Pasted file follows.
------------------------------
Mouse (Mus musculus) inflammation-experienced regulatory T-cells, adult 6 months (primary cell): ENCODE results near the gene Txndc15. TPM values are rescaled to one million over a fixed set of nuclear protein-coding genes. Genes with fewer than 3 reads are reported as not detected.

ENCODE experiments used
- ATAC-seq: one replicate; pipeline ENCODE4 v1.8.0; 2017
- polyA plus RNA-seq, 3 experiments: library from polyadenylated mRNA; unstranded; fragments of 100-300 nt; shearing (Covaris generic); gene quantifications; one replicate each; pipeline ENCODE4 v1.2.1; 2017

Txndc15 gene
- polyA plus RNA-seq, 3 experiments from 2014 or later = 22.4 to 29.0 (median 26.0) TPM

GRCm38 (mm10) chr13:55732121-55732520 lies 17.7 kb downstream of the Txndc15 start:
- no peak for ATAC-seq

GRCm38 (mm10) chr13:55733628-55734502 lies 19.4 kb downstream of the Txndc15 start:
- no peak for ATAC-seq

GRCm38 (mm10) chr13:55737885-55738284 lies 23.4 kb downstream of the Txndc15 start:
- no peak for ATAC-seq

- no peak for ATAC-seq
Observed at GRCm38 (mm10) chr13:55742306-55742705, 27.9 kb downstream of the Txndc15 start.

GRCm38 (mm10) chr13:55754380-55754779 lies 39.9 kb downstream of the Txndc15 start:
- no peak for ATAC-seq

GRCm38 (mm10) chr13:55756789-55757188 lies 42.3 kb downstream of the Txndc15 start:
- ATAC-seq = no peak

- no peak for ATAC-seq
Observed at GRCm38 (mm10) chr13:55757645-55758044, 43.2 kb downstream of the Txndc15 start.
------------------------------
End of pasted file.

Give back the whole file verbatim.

Mouse (Mus musculus) inflammation-experienced regulatory T-cells, adult 6 months (primary cell): ENCODE results near the gene Txndc15. TPM values are rescaled to one million over a fixed set of nuclear protein-coding genes. Genes with fewer than 3 reads are reported as not detected.

ENCODE experiments used
- ATAC-seq: one replicate; pipeline ENCODE4 v1.8.0; 2017
- polyA plus RNA-seq, 3 experiments: library from polyadenylated mRNA; unstranded; fragments of 100-300 nt; shearing (Covaris generic); gene quantifications; one replicate each; pipeline ENCODE4 v1.2.1; 2017

Txndc15 gene
- polyA plus RNA-seq, 3 experiments from 2014 or later = 22.4 to 29.0 (median 26.0) TPM

GRCm38 (mm10) chr13:55732121-55732520 lies 17.7 kb downstream of the Txndc15 start:
- no peak for ATAC-seq

GRCm38 (mm10) chr13:55733628-55734502 lies 19.4 kb downstream of the Txndc15 start:
- no peak for ATAC-seq

GRCm38 (mm10) chr13:55737885-55738284 lies 23.4 kb downstream of the Txndc15 start:
- no peak for ATAC-seq

- no peak for ATAC-seq
Observed at GRCm38 (mm10) chr13:55742306-55742705, 27.9 kb downstream of the Txndc15 start.

GRCm38 (mm10) chr13:55754380-55754779 lies 39.9 kb downstream of the Txndc15 start:
- no peak for ATAC-seq

GRCm38 (mm10) chr13:55756789-55757188 lies 42.3 kb downstream of the Txndc15 start:
- ATAC-seq = no peak

- no peak for ATAC-seq
Observed at GRCm38 (mm10) chr13:55757645-55758044, 43.2 kb downstream of the Txndc15 start.